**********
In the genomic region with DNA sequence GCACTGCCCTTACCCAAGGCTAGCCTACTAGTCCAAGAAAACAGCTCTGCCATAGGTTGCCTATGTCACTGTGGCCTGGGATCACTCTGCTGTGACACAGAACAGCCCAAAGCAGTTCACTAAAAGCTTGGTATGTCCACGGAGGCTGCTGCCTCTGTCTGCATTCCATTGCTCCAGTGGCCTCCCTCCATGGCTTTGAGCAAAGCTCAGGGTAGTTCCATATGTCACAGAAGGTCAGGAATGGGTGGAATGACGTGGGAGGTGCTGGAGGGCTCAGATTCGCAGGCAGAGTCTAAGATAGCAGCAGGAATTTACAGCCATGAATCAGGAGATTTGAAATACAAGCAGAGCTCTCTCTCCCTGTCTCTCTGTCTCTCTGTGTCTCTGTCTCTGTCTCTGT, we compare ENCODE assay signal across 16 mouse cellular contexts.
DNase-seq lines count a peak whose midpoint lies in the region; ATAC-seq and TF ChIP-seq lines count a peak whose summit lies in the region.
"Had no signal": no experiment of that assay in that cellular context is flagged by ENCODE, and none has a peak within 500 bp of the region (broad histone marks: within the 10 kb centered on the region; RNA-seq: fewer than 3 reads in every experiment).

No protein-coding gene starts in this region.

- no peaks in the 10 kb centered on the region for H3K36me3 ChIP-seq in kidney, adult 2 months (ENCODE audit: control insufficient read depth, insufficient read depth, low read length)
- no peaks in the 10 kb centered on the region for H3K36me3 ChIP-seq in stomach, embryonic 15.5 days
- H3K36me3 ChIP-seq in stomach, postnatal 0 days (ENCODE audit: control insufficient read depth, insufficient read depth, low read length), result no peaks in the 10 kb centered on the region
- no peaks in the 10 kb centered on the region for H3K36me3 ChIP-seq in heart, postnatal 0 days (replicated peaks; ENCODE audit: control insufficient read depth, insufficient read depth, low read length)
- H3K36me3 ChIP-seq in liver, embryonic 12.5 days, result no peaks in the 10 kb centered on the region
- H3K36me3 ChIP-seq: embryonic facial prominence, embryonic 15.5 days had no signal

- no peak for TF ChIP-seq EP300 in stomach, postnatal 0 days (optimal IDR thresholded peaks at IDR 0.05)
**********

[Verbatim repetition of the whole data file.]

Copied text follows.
In the genomic region with DNA sequence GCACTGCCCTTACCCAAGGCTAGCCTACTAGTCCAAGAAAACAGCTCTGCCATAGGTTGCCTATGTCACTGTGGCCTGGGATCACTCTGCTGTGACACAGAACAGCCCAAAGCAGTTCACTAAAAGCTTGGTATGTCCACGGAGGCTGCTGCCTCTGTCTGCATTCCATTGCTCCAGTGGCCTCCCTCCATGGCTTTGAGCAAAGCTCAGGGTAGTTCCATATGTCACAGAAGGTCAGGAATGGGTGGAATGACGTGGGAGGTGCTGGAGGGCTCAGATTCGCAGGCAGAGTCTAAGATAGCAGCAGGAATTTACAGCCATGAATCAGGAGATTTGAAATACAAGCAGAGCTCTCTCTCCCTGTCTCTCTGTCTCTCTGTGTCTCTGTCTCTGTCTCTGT, we compare ENCODE assay signal across 16 mouse cellular contexts.
DNase-seq lines count a peak whose midpoint lies in the region; ATAC-seq and TF ChIP-seq lines count a peak whose summit lies in the region.
"Had no signal": no experiment of that assay in that cellular context is flagged by ENCODE, and none has a peak within 500 bp of the region (broad histone marks: within the 10 kb centered on the region; RNA-seq: fewer than 3 reads in every experiment).

No protein-coding gene starts in this region.

- no peaks in the 10 kb centered on the region for H3K36me3 ChIP-seq in kidney, adult 2 months (ENCODE audit: control insufficient read depth, insufficient read depth, low read length)
- no peaks in the 10 kb centered on the region for H3K36me3 ChIP-seq in stomach, embryonic 15.5 days
- H3K36me3 ChIP-seq in stomach, postnatal 0 days (ENCODE audit: control insufficient read depth, insufficient read depth, low read length), result no peaks in the 10 kb centered on the region
- no peaks in the 10 kb centered on the region for H3K36me3 ChIP-seq in heart, postnatal 0 days (replicated peaks; ENCODE audit: control insufficient read depth, insufficient read depth, low read length)
- H3K36me3 ChIP-seq in liver, embryonic 12.5 days, result no peaks in the 10 kb centered on the region
- H3K36me3 ChIP-seq: embryonic facial prominence, embryonic 15.5 days had no signal

- no peak for TF ChIP-seq EP300 in stomach, postnatal 0 days (optimal IDR thresholded peaks at IDR 0.05)